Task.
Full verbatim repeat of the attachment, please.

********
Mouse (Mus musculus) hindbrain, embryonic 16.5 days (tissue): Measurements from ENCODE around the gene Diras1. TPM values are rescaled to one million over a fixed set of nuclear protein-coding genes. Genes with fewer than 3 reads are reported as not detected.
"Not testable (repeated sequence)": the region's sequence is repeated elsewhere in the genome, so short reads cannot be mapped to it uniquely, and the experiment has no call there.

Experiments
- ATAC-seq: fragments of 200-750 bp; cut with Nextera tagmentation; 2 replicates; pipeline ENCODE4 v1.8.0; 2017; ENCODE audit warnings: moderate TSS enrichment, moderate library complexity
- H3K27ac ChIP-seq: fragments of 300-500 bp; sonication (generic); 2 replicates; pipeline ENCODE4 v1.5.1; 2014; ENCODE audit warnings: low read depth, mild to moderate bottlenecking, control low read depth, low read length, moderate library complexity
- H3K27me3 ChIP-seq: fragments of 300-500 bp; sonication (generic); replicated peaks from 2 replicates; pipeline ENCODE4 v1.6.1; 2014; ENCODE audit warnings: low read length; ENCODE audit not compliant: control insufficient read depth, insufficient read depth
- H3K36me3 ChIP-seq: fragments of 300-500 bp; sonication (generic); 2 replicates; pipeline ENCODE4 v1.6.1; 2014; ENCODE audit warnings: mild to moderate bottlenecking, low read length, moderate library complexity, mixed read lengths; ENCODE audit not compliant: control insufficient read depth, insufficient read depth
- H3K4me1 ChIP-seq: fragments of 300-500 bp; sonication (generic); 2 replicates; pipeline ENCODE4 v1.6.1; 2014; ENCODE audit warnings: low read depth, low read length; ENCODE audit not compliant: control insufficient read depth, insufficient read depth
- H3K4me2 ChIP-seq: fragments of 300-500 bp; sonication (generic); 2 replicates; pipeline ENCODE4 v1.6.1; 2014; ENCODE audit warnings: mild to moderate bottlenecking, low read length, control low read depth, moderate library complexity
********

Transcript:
Mouse (Mus musculus) hindbrain, embryonic 16.5 days (tissue): Measurements from ENCODE around the gene Diras1. TPM values are rescaled to one million over a fixed set of nuclear protein-coding genes. Genes with fewer than 3 reads are reported as not detected.
"Not testable (repeated sequence)": the region's sequence is repeated elsewhere in the genome, so short reads cannot be mapped to it uniquely, and the experiment has no call there.

Experiments
- ATAC-seq: fragments of 200-750 bp; cut with Nextera tagmentation; 2 replicates; pipeline ENCODE4 v1.8.0; 2017; ENCODE audit warnings: moderate TSS enrichment, moderate library complexity
- H3K27ac ChIP-seq: fragments of 300-500 bp; sonication (generic); 2 replicates; pipeline ENCODE4 v1.5.1; 2014; ENCODE audit warnings: low read depth, mild to moderate bottlenecking, control low read depth, low read length, moderate library complexity
- H3K27me3 ChIP-seq: fragments of 300-500 bp; sonication (generic); replicated peaks from 2 replicates; pipeline ENCODE4 v1.6.1; 2014; ENCODE audit warnings: low read length; ENCODE audit not compliant: control insufficient read depth, insufficient read depth
- H3K36me3 ChIP-seq: fragments of 300-500 bp; sonication (generic); 2 replicates; pipeline ENCODE4 v1.6.1; 2014; ENCODE audit warnings: mild to moderate bottlenecking, low read length, moderate library complexity, mixed read lengths; ENCODE audit not compliant: control insufficient read depth, insufficient read depth
- H3K4me1 ChIP-seq: fragments of 300-500 bp; sonication (generic); 2 replicates; pipeline ENCODE4 v1.6.1; 2014; ENCODE audit warnings: low read depth, low read length; ENCODE audit not compliant: control insufficient read depth, insufficient read depth
- H3K4me2 ChIP-seq: fragments of 300-500 bp; sonication (generic); 2 replicates; pipeline ENCODE4 v1.6.1; 2014; ENCODE audit warnings: mild to moderate bottlenecking, low read length, control low read depth, moderate library complexity